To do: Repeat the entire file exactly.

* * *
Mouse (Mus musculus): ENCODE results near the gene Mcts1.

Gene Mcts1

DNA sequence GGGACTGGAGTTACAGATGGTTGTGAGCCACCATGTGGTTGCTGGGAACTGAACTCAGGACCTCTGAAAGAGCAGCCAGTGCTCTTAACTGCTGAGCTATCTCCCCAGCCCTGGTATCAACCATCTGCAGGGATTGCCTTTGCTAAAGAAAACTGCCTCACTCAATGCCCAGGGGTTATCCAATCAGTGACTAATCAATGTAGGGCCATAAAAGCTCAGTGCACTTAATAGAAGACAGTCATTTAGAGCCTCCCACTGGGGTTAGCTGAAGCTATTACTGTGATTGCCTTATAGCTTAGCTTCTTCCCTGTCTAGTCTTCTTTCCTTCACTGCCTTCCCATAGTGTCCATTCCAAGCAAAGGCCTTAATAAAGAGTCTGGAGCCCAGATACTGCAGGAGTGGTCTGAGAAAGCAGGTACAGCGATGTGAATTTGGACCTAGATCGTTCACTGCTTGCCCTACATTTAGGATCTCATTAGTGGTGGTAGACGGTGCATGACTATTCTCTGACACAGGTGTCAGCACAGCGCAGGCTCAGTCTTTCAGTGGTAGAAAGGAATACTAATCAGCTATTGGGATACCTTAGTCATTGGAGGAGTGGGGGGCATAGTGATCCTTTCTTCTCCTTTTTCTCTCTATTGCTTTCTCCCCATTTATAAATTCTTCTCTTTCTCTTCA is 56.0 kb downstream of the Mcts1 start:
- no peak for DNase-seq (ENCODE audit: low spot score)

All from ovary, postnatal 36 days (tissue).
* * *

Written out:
Mouse (Mus musculus): ENCODE results near the gene Mcts1.

Gene Mcts1

DNA sequence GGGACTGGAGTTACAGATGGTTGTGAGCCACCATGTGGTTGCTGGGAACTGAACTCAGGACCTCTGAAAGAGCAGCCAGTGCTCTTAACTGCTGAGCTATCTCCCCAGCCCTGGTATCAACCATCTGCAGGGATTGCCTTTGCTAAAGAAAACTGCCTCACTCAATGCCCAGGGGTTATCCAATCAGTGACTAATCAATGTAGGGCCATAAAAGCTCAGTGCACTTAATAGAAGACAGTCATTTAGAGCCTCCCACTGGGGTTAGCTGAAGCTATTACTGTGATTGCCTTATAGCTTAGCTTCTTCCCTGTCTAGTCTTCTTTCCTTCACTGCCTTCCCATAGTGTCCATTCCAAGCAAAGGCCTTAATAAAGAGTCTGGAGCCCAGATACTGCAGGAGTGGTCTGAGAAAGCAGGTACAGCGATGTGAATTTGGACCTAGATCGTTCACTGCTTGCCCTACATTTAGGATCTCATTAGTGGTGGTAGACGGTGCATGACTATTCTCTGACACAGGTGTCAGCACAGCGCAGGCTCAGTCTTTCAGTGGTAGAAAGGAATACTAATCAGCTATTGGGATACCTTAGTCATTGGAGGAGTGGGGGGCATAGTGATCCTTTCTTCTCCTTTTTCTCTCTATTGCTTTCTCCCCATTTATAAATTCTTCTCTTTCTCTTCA is 56.0 kb downstream of the Mcts1 start:
- no peak for DNase-seq (ENCODE audit: low spot score)

All from ovary, postnatal 36 days (tissue).